By Ken Burns
Operations Manager
Christian Family Radio

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Christian Family Radio is a contemporary Christian station in Bowling Green, Kentucky. We broadcast 24 hours per day, with a mix of contemporary Christian music, and syndicated Christian talk radio. Our signal is heard in nearly 25 counties in Kentucky, and nearly 11 in northern Tennessee.

In addition to our Bowling Green station, we have a repeater station in Owensville, and an 800-watt station in Glasgow. Our transmitter site is 75 miles away from the main station, and we had been sending our signal with a microwave hop, but as the spectrum is becoming more crowded, it no longer works well for us anymore. So we had to come up with another solution.

The internet signal in our area is inherently unreliable. We have our STL connected to a 10 Mbps fiber connection, and it will drop out fairly frequently – sometimes once or twice a day, occasionally even once or twice an hour. Most people, other than radio stations who need a constant stream, wouldn’t notice. But we definitely do. Our previous IP STL equipment was regularly failing, and listeners were noticing the gaps in our programming.

In CFR's prayer room, names of local pastors are listed, and community members are encouraged to come and visit.

In CFR’s prayer room, names of local pastors are listed, and community members are encouraged to come and visit.

But since installing the BRIC-Link II, we haven’t experienced any of the audio loss that plagued us before. I can see the connection falter when I’m monitoring the media statistics, so I know the internet is no more reliable than it was before. However, when the connection stutters, the audio does not drop out. In testing, the unit has been able to handle network dropouts as long as three or four seconds, which our previous solution couldn’t do.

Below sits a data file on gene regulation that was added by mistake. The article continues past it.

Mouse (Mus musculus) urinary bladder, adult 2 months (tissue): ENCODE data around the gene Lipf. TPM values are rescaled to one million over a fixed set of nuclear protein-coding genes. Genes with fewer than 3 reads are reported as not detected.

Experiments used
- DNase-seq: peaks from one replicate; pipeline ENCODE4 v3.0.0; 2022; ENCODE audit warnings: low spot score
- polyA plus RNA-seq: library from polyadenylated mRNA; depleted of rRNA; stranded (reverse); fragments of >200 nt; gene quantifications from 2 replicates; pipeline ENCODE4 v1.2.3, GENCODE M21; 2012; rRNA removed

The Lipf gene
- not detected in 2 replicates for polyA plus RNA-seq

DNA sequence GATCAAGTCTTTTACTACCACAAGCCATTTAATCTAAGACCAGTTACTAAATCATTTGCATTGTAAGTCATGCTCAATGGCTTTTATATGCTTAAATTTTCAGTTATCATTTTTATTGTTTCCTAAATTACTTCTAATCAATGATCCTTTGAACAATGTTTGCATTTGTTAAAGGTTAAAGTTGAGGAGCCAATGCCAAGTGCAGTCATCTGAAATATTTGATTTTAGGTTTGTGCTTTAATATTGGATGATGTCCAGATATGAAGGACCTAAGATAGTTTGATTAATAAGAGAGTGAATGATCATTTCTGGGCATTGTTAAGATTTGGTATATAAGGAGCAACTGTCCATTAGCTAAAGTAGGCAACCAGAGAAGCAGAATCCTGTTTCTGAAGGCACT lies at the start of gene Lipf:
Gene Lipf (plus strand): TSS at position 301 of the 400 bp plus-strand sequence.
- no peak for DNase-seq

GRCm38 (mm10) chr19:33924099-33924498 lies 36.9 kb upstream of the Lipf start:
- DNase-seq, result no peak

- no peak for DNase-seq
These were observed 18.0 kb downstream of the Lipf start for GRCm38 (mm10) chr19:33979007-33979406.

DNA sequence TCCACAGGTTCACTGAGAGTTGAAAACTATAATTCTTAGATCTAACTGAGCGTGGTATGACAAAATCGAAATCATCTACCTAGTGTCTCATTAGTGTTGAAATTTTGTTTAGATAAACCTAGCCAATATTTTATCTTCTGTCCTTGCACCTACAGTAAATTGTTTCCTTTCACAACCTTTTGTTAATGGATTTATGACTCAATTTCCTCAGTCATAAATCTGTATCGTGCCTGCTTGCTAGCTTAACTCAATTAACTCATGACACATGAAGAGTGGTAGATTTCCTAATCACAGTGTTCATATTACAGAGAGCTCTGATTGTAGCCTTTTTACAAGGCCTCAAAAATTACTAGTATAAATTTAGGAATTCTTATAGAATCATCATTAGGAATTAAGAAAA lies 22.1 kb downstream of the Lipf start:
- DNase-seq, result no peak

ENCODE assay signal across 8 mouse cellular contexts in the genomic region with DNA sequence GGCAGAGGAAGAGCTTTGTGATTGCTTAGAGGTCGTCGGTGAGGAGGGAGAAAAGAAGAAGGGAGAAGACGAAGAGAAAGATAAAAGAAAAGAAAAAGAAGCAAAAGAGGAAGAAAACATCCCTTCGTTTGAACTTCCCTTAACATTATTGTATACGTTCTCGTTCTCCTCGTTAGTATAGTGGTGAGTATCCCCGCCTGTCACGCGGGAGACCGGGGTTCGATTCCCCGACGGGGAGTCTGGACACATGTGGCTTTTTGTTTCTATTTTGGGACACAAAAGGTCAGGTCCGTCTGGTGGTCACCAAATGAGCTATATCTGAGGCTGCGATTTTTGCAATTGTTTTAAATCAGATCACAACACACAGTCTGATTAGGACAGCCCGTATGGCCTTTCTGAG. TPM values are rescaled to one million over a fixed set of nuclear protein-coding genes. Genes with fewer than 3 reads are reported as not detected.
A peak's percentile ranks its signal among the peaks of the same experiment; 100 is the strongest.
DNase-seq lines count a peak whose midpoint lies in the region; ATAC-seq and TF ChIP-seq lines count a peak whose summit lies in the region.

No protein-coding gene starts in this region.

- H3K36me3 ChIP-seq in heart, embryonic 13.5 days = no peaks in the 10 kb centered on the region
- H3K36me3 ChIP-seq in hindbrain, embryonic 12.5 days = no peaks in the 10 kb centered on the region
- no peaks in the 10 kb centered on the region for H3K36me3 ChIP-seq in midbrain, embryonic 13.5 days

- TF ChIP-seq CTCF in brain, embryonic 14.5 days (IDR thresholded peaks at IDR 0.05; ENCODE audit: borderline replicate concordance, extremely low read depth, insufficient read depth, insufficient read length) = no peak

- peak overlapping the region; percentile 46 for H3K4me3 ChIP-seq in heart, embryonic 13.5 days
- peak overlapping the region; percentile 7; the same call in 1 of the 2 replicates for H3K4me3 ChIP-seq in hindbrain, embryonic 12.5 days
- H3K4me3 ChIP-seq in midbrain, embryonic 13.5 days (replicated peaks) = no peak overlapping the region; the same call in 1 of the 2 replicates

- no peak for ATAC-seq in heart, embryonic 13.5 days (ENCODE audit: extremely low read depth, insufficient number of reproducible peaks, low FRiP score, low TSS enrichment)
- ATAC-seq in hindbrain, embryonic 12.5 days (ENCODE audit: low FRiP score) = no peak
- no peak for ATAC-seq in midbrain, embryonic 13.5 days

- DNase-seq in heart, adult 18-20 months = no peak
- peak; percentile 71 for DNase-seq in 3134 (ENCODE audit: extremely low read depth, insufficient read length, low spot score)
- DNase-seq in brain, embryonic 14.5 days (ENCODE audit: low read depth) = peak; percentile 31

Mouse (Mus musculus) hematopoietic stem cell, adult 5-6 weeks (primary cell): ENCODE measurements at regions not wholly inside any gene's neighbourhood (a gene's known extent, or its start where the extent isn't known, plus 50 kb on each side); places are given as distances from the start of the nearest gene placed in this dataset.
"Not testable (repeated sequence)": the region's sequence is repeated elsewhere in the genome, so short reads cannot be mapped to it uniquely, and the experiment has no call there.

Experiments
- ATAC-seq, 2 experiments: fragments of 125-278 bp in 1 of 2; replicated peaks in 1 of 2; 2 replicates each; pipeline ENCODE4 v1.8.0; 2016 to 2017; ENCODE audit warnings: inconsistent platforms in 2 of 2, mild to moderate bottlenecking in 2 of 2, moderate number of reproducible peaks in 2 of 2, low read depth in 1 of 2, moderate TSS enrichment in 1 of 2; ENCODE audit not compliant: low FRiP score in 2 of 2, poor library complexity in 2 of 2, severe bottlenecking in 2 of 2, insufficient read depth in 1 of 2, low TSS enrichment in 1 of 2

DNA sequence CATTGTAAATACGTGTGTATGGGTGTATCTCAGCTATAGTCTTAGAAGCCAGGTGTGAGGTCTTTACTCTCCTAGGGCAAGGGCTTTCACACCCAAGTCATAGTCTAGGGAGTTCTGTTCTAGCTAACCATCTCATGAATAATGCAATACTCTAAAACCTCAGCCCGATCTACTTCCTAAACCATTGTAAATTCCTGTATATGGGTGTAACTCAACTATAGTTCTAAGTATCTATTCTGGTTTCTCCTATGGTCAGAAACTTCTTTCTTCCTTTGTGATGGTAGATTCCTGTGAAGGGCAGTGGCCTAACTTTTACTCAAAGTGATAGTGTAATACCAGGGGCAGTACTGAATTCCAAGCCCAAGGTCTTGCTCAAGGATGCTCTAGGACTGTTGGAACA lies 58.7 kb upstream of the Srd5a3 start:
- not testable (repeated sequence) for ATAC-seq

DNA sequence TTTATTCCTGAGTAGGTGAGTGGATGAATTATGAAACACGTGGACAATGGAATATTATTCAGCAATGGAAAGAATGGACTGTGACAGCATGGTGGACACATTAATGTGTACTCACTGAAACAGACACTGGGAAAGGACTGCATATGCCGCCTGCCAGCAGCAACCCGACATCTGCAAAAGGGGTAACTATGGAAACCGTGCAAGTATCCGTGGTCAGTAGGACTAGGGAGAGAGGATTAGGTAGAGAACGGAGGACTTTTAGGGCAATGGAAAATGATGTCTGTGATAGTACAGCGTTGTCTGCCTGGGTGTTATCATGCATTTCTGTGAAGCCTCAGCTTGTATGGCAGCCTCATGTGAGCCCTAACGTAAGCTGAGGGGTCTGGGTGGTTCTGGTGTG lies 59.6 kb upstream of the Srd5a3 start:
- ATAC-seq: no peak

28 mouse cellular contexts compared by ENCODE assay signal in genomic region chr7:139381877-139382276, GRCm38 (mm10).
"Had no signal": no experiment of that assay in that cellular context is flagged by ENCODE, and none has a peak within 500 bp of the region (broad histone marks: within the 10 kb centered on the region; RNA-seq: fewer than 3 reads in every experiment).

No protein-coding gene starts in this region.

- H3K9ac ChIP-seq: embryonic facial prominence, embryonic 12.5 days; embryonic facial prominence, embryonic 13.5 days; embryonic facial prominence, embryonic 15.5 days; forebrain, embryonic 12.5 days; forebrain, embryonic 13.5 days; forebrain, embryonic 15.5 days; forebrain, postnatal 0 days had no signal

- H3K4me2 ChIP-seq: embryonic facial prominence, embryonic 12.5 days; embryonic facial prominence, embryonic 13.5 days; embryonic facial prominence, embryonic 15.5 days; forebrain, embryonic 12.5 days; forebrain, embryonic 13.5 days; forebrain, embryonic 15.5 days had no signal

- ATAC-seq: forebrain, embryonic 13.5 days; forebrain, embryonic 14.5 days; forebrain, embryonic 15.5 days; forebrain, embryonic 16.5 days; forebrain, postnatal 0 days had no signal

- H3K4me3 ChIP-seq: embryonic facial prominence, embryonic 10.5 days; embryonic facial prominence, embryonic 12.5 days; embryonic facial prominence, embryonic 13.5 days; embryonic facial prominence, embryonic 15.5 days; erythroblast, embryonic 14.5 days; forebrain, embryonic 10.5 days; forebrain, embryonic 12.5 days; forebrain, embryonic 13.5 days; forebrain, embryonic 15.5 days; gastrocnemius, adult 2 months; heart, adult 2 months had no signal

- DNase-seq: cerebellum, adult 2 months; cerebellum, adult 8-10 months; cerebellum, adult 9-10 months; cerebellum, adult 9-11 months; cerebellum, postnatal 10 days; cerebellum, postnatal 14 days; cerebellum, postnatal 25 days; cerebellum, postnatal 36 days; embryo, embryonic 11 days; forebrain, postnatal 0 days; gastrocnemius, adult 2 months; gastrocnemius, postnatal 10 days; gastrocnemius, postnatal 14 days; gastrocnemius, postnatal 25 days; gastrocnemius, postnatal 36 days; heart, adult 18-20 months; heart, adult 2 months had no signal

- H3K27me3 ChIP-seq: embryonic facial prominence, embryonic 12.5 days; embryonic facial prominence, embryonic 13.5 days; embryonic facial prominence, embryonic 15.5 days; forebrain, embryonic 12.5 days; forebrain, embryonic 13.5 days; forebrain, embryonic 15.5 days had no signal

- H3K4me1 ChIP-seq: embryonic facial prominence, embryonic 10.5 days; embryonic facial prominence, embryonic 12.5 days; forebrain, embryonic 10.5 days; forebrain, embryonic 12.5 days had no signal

CrossLock mode has made all the difference. We have a secondary network connected, and when CrossLock is enabled, our BRIC-Link II sends an identical stream as a redundancy. CrossLock intelligently monitors the connections, and if our primary network falters, it seamlessly transitions to the second audio path. The dropout is inaudible, and the transmission stays completely smooth. The robustness of CrossLock connections has taken care of the faultiness in our transmissions, which has fixed the majority of the problems we were having with our old IP solution.

Setting up CrossLock was simple for us. We made a Switchboard account, and then were able to get everything connected easily. All of our settings and router information is saved in our account, so we don’t need to re-enter anything when making adjustments. During installation, I experienced a little bit of a learning curve, because the BRIC-Link II has so many features and capabilities. But once I’d played with it for a day or two, I had learned my way around it, and felt completely comfortable using the unit.

Because the majority of our programming is music, sound quality is very important to us. We use BRIC-Link II’s HE-AAC codecs, to ensure we’re not overloading our already limited bandwidth. They supply excellent audio, and I’ve been able to adjust the settings to make them sound the way we need them to. We’ve also been able to set the buffer to five seconds, which is appropriate for our programming purposes, and this has helped us manage our faulty connection.

The reliability of BRIC-Link II has made it worth the upfront cost. BRIC-Link II with CrossLock has eliminated the uncertainty in our STL, and restored our confidence in our audio path.

Ken Burns is the operations manager for Christian Family Radio.

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